PJ BLOGGER

Birdies won’t come cheap at Barclays

In Uncategorized on August 18, 2008 at 11:09 am

Posted: Sunday August 17, 2008 11:11AM ET

In the beginning at Ridgewood Country Club, A.W. Tillinghast designed the short par- 4 known as the “five-and-dime” hole – and it was good. But it was also too long to reach the green with just one shot for players swinging the hickory- shafted clubs of the day at soft-as-oatmeal balls. But that was then and this is now, when 300-yard drives are the norm. The par-4 that now measures 291 yards and will play as The Barclays’ fifth hole (it’s No. 6 on the club’s Center nine) and earn entry into a growing PGA Tour trend: driveable par-4s. From the fans’ point of view, the decision to go for the green in one or lay up and wedge on in two prompts substantial debate (often out loud) and could make the “five-and-dime” (so named because players often used a 5-iron, then a 10-iron, now a wedge, to play it) the most fascinating Barclays hole to watch. There’s apparently far less debate among golf officials, players and architects, many of whom love the concept of driveable par-4s because of the “risk-reward” variables they present. Phil Mickelson agrees. Since becoming involved in course architecture, he said he’s noticed that with par-3s stretching to 250 yards and beyond, and some par-4s now exceeding 500, short-4s have gotten lost in the shuffle. So he loves the five-and-dime, which he tried to reach with both a driver and 3-wood during a June sponsor’s outing.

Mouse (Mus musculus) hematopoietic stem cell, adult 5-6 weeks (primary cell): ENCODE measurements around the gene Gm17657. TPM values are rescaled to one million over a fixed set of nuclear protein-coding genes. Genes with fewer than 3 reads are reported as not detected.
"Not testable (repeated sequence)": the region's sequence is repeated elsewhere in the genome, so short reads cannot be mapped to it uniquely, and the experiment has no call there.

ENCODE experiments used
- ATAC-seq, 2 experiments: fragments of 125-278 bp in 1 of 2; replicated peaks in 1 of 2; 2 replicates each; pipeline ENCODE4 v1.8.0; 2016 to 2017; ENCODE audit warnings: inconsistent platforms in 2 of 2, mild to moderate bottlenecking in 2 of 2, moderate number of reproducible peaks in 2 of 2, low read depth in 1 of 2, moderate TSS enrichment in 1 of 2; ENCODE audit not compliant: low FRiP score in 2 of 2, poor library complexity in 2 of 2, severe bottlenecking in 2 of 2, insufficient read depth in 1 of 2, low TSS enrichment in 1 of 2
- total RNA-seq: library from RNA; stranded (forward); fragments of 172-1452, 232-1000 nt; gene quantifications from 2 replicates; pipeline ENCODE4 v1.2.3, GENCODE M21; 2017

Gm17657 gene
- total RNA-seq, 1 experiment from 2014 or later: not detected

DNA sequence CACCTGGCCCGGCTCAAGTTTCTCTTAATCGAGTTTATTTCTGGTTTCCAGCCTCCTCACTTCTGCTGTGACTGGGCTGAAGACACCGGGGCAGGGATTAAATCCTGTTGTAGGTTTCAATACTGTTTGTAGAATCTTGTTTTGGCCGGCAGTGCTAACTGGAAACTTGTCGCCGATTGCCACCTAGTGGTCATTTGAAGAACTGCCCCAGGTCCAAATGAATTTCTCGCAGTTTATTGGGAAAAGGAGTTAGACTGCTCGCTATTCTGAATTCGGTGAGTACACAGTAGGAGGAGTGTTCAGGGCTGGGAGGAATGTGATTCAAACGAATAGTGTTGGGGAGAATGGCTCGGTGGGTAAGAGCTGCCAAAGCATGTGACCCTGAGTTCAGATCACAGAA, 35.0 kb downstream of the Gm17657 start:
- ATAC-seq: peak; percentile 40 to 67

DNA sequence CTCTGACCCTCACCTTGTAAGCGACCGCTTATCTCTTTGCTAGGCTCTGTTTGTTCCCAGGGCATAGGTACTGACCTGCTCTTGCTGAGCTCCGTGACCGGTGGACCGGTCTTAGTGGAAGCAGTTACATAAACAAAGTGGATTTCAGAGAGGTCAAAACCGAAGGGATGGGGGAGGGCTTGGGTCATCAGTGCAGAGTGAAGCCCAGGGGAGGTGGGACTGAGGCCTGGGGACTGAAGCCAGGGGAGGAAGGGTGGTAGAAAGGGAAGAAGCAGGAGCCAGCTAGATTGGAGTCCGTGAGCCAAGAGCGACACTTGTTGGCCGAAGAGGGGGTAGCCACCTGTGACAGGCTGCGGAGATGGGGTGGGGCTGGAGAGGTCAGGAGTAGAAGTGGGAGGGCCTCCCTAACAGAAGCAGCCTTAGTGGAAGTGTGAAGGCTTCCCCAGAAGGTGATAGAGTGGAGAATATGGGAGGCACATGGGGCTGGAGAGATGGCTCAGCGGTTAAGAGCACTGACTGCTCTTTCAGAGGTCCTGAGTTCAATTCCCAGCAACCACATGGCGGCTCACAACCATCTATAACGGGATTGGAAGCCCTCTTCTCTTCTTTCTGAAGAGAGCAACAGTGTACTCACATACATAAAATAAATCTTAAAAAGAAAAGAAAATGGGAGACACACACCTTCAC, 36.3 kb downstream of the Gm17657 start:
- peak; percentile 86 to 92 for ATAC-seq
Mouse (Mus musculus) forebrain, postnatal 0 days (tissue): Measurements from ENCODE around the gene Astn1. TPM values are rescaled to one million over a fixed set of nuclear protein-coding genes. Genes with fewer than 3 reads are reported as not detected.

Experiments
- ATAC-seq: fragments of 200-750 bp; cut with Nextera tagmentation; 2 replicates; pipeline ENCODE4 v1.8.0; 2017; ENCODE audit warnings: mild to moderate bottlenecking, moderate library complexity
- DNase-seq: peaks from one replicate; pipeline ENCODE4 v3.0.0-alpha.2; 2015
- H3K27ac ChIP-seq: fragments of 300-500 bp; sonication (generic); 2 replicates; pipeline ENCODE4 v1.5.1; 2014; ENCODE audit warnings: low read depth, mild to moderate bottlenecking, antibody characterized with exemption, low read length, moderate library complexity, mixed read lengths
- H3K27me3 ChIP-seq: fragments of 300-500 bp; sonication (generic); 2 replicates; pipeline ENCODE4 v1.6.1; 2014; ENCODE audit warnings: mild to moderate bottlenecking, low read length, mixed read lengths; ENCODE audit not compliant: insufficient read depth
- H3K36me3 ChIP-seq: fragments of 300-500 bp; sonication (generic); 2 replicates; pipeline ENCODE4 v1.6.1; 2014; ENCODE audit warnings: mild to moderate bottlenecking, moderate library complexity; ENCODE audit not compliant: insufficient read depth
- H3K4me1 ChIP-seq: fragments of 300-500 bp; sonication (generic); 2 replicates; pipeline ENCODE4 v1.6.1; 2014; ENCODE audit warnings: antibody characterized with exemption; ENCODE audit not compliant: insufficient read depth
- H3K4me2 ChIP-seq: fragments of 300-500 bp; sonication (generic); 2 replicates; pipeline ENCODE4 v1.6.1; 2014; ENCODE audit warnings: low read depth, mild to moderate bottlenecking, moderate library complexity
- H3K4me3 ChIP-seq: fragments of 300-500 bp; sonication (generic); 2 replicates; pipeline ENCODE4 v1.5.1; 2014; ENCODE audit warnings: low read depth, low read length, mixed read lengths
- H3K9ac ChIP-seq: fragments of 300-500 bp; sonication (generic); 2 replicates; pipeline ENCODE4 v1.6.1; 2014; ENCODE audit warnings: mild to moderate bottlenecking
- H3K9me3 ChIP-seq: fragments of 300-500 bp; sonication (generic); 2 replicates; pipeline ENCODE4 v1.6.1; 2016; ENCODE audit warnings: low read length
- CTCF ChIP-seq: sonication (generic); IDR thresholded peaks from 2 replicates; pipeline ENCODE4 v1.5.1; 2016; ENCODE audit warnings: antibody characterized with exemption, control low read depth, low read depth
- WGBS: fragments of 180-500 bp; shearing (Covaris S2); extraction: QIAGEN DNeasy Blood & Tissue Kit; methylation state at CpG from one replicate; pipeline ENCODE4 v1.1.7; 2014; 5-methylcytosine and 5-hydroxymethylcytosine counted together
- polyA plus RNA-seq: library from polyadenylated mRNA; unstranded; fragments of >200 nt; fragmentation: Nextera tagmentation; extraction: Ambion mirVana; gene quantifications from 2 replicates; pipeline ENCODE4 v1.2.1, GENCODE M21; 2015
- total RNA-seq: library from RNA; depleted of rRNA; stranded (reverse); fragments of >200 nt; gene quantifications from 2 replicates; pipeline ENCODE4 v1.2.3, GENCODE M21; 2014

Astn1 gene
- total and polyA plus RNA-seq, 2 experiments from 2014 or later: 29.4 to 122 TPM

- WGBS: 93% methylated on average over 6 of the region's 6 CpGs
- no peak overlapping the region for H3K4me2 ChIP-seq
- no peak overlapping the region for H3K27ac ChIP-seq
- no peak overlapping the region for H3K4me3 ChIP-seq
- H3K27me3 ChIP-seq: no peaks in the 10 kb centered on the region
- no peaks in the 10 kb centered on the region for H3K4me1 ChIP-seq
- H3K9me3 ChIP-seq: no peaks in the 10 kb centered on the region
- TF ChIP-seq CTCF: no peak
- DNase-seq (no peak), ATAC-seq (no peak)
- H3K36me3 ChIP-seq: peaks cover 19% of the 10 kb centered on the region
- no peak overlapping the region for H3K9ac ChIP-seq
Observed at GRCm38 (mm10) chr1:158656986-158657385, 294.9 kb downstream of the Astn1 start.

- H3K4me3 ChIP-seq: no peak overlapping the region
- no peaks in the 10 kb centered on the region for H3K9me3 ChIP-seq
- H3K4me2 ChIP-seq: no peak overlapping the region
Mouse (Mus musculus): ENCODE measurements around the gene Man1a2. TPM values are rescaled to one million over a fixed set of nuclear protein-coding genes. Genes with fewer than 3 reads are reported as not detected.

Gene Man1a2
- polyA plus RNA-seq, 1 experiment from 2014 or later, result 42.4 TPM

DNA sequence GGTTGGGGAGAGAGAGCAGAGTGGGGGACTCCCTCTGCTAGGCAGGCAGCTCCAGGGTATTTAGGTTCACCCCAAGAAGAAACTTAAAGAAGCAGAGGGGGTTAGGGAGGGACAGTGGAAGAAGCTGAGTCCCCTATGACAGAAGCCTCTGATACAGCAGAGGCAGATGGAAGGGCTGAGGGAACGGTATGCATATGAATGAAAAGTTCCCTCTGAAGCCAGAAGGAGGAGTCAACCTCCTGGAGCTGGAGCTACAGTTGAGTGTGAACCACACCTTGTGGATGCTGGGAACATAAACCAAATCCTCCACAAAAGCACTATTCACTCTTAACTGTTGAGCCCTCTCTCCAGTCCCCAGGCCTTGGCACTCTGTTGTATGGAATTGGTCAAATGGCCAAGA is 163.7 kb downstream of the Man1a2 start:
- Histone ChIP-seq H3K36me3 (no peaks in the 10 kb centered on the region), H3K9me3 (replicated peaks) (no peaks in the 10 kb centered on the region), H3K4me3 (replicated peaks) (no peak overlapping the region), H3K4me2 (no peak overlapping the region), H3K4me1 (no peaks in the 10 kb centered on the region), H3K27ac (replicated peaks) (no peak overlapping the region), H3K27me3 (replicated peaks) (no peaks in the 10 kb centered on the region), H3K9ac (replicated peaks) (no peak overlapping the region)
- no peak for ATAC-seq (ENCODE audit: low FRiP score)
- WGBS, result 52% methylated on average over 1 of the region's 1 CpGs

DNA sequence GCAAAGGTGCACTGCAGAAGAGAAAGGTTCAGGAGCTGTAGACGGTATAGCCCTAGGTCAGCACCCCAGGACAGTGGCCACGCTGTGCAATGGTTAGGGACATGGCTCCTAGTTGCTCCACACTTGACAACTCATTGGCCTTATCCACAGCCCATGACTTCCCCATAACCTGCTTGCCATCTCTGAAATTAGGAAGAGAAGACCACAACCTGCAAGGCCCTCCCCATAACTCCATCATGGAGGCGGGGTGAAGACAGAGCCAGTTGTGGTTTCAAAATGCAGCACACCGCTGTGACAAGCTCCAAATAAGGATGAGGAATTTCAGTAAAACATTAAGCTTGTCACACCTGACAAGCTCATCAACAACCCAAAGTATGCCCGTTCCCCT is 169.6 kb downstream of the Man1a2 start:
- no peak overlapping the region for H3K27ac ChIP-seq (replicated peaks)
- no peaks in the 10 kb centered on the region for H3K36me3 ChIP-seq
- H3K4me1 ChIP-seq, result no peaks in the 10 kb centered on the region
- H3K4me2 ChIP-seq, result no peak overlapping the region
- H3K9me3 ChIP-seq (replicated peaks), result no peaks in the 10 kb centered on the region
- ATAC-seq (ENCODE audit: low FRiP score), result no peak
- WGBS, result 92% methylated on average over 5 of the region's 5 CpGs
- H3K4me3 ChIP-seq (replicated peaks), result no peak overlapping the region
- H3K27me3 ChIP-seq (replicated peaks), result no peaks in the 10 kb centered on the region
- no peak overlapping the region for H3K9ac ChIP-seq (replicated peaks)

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  1. According to Ridgewood members, the name "five & dime" is based on the tendency for players to score a five or a ten on the hole, due to the challenging and well protected green. I am curious where this poster got his version.

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